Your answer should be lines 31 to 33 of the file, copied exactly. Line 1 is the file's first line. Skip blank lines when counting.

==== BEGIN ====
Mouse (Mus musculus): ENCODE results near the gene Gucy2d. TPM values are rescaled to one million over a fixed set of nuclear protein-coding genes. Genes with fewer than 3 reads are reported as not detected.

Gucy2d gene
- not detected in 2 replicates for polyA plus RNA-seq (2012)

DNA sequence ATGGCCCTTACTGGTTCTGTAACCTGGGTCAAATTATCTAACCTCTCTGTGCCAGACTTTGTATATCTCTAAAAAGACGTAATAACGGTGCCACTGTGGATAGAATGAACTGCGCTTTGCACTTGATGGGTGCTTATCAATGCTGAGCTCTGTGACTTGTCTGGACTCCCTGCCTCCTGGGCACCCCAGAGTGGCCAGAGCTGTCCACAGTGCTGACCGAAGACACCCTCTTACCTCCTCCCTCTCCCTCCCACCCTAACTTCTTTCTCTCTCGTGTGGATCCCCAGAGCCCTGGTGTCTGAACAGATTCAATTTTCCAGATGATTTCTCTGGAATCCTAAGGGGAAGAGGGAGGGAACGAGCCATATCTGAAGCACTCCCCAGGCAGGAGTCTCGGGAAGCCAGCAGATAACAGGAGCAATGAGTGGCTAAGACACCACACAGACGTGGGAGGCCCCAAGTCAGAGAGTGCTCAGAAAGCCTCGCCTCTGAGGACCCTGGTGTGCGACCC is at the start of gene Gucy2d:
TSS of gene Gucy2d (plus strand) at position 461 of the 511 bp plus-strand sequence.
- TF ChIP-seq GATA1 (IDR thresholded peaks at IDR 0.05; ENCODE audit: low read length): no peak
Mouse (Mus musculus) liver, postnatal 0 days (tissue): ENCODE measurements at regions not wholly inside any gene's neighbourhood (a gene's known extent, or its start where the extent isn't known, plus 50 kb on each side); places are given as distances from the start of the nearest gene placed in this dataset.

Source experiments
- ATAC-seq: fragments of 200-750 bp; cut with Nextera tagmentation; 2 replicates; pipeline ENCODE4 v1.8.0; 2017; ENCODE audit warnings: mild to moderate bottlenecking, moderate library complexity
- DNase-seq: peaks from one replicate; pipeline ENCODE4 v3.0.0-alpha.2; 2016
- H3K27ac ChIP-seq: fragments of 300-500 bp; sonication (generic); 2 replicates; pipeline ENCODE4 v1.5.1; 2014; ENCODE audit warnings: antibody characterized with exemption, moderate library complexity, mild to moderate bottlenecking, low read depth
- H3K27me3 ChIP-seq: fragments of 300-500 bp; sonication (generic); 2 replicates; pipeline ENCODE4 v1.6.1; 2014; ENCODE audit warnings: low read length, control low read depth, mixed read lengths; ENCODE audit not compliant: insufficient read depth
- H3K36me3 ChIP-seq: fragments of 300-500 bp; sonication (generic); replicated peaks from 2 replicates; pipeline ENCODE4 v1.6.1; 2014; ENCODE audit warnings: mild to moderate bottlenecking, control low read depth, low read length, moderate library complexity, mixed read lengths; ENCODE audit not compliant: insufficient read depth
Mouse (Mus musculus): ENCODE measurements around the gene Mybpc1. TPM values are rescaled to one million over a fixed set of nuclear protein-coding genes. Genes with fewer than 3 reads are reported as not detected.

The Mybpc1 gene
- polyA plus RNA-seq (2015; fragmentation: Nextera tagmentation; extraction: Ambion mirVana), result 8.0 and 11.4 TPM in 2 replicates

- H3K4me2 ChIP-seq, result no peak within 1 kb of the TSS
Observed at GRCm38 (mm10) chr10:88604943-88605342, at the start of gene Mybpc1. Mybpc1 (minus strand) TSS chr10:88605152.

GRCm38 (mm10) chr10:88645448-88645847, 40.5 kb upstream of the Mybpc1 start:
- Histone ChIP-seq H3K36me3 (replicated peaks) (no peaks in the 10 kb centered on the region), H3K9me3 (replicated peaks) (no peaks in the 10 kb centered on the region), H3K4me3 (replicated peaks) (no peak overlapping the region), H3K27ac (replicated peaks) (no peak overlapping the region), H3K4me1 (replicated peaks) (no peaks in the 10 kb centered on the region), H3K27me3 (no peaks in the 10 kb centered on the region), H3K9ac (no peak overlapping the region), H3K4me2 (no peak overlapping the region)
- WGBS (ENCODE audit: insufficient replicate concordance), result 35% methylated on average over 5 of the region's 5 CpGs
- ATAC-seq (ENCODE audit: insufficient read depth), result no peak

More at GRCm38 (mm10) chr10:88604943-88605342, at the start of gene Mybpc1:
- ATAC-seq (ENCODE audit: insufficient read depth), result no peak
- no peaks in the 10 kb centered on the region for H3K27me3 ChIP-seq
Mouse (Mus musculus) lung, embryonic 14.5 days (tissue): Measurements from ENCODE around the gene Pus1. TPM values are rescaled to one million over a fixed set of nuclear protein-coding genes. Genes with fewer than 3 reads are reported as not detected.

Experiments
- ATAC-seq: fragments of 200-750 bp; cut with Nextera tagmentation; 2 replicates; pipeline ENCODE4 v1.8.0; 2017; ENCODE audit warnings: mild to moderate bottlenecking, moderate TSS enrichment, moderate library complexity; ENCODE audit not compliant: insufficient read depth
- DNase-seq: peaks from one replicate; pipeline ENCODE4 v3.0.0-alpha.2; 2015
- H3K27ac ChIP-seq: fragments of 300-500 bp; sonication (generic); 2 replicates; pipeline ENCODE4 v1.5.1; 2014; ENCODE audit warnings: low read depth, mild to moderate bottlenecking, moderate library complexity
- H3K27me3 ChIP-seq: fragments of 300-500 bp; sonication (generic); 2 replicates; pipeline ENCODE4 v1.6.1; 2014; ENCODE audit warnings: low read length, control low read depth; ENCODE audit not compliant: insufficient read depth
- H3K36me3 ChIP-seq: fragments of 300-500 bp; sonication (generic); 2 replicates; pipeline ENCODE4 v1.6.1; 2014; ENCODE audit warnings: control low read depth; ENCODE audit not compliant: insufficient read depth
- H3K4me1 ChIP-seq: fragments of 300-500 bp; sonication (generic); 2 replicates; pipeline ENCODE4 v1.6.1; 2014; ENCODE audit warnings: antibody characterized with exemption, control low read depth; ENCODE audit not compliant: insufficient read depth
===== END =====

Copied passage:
- H3K27me3 ChIP-seq: fragments of 300-500 bp; sonication (generic); 2 replicates; pipeline ENCODE4 v1.6.1; 2014; ENCODE audit warnings: low read length, control low read depth; ENCODE audit not compliant: insufficient read depth
- H3K36me3 ChIP-seq: fragments of 300-500 bp; sonication (generic); 2 replicates; pipeline ENCODE4 v1.6.1; 2014; ENCODE audit warnings: control low read depth; ENCODE audit not compliant: insufficient read depth
- H3K4me1 ChIP-seq: fragments of 300-500 bp; sonication (generic); 2 replicates; pipeline ENCODE4 v1.6.1; 2014; ENCODE audit warnings: antibody characterized with exemption, control low read depth; ENCODE audit not compliant: insufficient read depth